Regulatory eye: EU investigates permanent cosmetics and tattoo inks
“Due to the lack of information on tattoo inks and permanent make-up, the European Commission has asked ECHA to assess the risks of the substances in tattoo inks on human health and to examine the need for EU-wide restrictions on their use,” explains the ECHA.
“ECHA is looking at the substances known to be used in tattoo inks and permanent make-up that may be hazardous to human health, as well as the substances that we want to prevent being used in the future.”
Why tattoo and permanent makeup inks?
Tattoo inks and permanent make-up may contain hazardous substances that are known or suspected to cause cancer, genetic mutations, toxic effects on reproduction, allergies or other adverse effects in animals or humans, says the ECHA.
The regulatory body says it is looking into the risks of currently used inks, and also considering safer alternatives. In a move intended to reassure industry players, the body says it will also be considering how any restriction of their use may affect manufacturing or service sector jobs.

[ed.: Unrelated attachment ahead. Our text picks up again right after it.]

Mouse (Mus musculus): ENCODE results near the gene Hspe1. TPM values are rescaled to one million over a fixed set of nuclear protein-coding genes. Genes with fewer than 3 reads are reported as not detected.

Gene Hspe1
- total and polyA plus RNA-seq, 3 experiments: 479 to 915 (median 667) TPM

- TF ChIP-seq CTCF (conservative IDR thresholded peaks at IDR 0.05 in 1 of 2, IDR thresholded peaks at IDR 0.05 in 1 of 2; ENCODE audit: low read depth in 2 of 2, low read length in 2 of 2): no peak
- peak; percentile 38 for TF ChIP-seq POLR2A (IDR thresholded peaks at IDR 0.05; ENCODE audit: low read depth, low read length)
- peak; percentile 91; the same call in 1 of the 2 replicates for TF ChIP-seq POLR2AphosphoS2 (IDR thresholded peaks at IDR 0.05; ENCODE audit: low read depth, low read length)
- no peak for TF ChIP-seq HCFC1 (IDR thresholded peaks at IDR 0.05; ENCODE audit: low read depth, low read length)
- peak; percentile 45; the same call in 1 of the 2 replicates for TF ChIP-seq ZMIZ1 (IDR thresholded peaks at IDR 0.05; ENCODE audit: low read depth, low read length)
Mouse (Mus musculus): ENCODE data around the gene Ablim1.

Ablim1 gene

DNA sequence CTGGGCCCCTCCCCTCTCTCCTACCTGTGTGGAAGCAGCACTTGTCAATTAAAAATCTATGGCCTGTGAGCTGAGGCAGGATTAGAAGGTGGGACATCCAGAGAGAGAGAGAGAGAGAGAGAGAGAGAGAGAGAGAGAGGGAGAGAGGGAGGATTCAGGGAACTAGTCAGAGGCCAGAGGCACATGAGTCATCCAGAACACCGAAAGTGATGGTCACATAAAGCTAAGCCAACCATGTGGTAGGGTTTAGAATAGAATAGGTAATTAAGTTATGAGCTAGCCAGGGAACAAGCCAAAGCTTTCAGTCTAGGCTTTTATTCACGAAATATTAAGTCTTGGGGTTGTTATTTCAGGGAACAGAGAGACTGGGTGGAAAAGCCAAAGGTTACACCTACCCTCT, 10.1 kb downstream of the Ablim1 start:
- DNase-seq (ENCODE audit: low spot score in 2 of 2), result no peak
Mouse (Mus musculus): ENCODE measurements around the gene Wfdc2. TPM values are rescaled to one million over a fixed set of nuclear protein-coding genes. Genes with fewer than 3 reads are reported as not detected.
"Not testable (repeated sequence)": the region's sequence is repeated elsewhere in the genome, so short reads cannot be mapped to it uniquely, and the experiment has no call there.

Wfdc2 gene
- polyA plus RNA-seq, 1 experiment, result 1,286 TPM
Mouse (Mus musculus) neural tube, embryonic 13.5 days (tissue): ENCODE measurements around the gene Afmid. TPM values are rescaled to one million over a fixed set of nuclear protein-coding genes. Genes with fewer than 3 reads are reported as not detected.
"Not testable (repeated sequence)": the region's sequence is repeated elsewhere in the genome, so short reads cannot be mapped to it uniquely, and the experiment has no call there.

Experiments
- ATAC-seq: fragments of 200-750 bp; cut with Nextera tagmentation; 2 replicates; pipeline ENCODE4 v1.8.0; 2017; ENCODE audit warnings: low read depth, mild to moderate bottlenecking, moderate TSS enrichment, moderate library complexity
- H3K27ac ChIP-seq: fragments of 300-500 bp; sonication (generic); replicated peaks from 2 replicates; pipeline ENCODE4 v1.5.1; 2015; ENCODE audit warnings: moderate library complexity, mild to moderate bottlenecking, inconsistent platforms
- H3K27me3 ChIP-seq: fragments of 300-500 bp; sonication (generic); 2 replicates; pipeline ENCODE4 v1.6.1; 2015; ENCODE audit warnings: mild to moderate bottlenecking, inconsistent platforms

This work builds on previous reports produced by the EU Commission and the Council of Europe.
What are tattoo inks and permanent makeup?
A tattoo is made by penetrating the outer layer of the skin with a needle and injecting ink into the area beneath to create a design. The top layer of skin – the epidermis – regenerates itself continuously, so to make a tattoo last, the ink is injected into the second, deeper layer of skin – the dermis.
Permanent makeup is similar to a tattoo, with the design aiming to resemble makeup.
How are tattoo inks and permanent makeup currently regulated in the EU?
There isn’t any specific EU-wide legislation in place, says the ECHA, but seven Member States have developed their own laws based on the 2008 Council of Europe resolution on the safety of tattoos and permanent make-up or its 2003 predecessor.
Apart from that, tattoo inks are covered by the General Product Safety Directive in terms of the manufacturers’ obligation not to provide an unsafe product; the Classification, Labelling and Packaging (CLP) Regulation in terms of labelling products that contain classified substances in excess of their classification limits; and REACH in terms of registration requirements and information provision.
As many of the hazardous substances may be present in tattoo inks or permanent make-up in small quantities, the obligations under CLP and REACH may not apply.